f. He then observes the blaze, and when things begin to die down, he simply tosses in another log… so the blaze… the contention continues.
g. But if you cast OUT the scorner… the fire will begin to die out on its own.
h. Contention shall “go out,” like a fire that has lost its source and fuel.
a. A legal case in court; a judgment against another; a quarrel or debate between parties.
• Sometimes the contention among believers can rise to the point of legal action! (Corinth is an example.)
b. Verbal wrangling between individuals, implying strife and opposition, but not necessarily in a legal setting.
• Sometimes the strife does not find its way to the judicial system, but it can be extremely hurtful and contentious.
2. Reproach: Shame; disgrace; dishonor; insult; slander.
a. When such contention among believers is expressed in the local church, it IS a shame and a disgrace.
b. It is damaging to the testimony of Christ.
c. It provides fodder for the unbeliever to speak evil of us… only this time with good reason!
d. Sometimes the reproach is aimed at one person: the object of the scorner’s hated… a so called friend… a Sunday school teacher… a deacon… the pastor… one of the elders… etc.
e. Slander and insults can be hurled back and forth… to the detriment of the name of Christ in that community.
3. Shall Cease:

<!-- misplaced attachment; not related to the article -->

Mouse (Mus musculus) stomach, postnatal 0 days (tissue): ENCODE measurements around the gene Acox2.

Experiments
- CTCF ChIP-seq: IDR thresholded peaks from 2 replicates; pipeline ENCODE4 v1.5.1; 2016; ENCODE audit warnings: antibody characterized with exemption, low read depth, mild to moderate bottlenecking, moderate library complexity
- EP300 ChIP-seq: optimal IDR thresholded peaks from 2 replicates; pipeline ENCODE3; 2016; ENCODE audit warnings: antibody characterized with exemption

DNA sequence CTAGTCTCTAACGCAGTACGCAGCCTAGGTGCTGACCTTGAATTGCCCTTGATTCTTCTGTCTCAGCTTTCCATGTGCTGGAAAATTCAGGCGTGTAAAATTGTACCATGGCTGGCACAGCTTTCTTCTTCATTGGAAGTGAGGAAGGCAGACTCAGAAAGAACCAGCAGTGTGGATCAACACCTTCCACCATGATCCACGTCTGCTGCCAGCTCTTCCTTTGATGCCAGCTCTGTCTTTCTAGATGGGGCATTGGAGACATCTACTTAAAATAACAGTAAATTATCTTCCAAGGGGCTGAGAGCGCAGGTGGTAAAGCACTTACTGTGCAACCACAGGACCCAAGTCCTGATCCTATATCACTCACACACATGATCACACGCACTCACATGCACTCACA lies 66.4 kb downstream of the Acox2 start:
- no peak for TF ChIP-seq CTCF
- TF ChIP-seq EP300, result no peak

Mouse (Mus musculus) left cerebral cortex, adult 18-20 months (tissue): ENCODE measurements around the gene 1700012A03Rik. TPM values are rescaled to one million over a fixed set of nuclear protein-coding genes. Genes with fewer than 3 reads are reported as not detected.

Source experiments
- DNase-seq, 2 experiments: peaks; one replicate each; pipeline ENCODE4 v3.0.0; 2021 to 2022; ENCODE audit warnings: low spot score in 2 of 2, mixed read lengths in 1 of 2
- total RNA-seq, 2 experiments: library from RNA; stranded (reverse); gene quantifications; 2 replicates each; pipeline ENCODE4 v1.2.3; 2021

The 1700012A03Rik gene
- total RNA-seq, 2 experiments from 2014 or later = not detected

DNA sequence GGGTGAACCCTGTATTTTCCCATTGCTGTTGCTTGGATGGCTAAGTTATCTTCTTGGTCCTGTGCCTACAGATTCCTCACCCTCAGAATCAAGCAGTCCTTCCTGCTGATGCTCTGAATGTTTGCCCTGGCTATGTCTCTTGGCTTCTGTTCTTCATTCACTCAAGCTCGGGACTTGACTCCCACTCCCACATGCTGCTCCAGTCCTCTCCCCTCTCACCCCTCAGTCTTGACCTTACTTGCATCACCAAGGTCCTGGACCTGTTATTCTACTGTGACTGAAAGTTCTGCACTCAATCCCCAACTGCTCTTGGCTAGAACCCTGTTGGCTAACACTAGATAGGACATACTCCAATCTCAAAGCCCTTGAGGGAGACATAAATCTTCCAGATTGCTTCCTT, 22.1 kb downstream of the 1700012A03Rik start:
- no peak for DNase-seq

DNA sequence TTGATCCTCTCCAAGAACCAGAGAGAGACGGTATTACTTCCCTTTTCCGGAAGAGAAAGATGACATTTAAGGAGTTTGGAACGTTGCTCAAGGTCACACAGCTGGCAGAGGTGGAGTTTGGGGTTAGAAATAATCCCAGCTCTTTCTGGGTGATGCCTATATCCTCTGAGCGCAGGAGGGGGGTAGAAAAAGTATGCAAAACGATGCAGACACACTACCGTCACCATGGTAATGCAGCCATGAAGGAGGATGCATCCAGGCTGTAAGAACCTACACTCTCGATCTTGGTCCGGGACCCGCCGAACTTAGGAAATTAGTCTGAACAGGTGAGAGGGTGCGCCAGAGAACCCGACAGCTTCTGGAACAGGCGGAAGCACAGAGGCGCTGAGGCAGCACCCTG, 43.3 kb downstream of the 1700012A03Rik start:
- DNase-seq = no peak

a. Cease: Put to an end; exterminate; stop; put away; leave behind.
b. In the midst of a painful conflict, that is really what everyone in the crowd WANTS.
c. Nobody but the scorner really “loves” scorning or fighting.
d. Solomon tells us HOW we can bring about peace. And it doesn’t require a series of expensive trips to the therapist or to the psychologist.
e. Just cast out the scorner and the scorning will stop… and so will the strife and reproach.
f. So remember this truth if contention arises here. The way to end it is to remove the scorner.
• This is going to be painful… just as it was when the Jews had to cast out the Canaanites.
• It took courage. It involved a fight.
• It might be extra painful if the scorner is your cousin… or your son… or your long time friend.
• But Solomon doesn’t care WHO this scorner is or who he knows. Solomon’s advice is: get rid of him… or her… or them.
• Once you do—peace returns. The blaze goes out.
• It’s simple to know WHAT to do. It takes courage and faith to actually DO it…